Managing Alerts for Non-Certified Dell Drives in OpenManage

The pricing for Dell physical drives, especially in servers is often outrageously expensive. Of course, they come with Dell ProSupport so often the price is worth it. Sometimes though, you’ll need to buy and use drives that are not from Dell. If you do this, OpenManage will throw alerts about being non-certified, which will throw off monitoring. Here is the fix:

Open stsvc.ini located in either C:\Program Files\Dell\SysMgt\sm or C:\Program Files (x86)\Dell\SysMgt\sm depending on whether you have the 32-bit/64-bit version. Next, look for the section near the top that reads

; nonDellCertified flag for blocking all non-dell certified alerts.
NonDellCertifiedFlag=yes

Change NonDellCertifiedFlag=yes to NonDellCertifiedFlag=no and save the file. Lastly, restart the Dell OpenManage service, called DSM SA Data Manager, in your Services Manager. Voila!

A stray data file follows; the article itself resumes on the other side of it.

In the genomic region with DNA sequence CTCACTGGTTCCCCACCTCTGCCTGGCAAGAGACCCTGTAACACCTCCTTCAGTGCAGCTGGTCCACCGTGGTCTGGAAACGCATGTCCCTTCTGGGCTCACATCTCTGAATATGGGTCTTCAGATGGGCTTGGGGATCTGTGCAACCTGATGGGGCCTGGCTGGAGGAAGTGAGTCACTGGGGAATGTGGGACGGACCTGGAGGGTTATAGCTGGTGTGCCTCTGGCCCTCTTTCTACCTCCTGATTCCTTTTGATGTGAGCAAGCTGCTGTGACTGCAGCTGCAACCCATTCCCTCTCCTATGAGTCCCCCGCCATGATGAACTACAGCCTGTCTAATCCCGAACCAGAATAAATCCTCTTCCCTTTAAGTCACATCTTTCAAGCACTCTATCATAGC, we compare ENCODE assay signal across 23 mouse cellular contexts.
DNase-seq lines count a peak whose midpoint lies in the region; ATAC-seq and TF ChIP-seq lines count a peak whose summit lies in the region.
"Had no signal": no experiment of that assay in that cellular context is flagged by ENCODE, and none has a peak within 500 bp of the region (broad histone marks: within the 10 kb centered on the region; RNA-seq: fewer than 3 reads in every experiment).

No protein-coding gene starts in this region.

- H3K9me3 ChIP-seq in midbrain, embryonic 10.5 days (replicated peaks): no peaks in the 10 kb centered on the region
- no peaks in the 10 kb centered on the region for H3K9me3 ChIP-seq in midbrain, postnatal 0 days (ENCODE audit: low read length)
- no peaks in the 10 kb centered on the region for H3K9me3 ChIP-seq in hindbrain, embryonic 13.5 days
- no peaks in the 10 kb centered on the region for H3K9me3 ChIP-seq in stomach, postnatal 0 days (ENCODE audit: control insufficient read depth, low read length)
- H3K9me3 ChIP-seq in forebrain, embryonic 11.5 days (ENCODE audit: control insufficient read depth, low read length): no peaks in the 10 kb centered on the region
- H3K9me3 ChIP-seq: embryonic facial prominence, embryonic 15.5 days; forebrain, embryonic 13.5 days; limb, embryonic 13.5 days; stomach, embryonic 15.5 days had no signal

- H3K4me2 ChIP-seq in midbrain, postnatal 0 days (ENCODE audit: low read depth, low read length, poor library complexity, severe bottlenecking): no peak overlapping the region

Big Trouble in Little Database (Size)

I ran into this problem a day ago; all users on a WordPress blog couldn’t login. They wouldn’t receive an error when entering the correct password, but they also wouldn’t login. Attempts to reset passwords also failed, even using the trick to reset the admin password via theme.php.

Eventually I found that the database was full. The client, on Network Solutions, was allotted 300mb and they were at 301. Not to fear! I found that running the following SQL commands directly in the database manager would do the job:

DELETE FROM wp_posts WHERE post_type = “revision”;
OPTIMIZE TABLE wp_posts;
DELETE FROM wp_comments WHERE comment_approved = “spam”;

DELETE FROM wp_commentmeta WHERE meta_key
LIKE “%akismet%”

DELETE FROM wp_commentmeta WHERE comment_id
NOT IN (
SELECT comment_id
FROM wp_comments
)

But alas, I found myself in a Catch-22. To remove the data deleted above, you have to optimize each table. But to optimize each table, there had to be more free space in the database! Some users have had luck calling their web host, and having them somehow clear out the old entries. This client in particular ended up buying for $4 per month an extra 700mb in database space.

Post title inspiration goes to the graphic novel and cult classic: